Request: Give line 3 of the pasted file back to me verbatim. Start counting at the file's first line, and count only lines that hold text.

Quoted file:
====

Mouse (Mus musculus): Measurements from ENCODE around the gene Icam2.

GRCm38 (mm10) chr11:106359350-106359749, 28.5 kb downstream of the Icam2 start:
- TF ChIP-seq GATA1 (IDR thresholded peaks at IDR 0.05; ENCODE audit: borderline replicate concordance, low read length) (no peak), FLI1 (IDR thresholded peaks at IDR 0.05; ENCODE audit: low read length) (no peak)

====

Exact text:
- TF ChIP-seq GATA1 (IDR thresholded peaks at IDR 0.05; ENCODE audit: borderline replicate concordance, low read length) (no peak), FLI1 (IDR thresholded peaks at IDR 0.05; ENCODE audit: low read length) (no peak)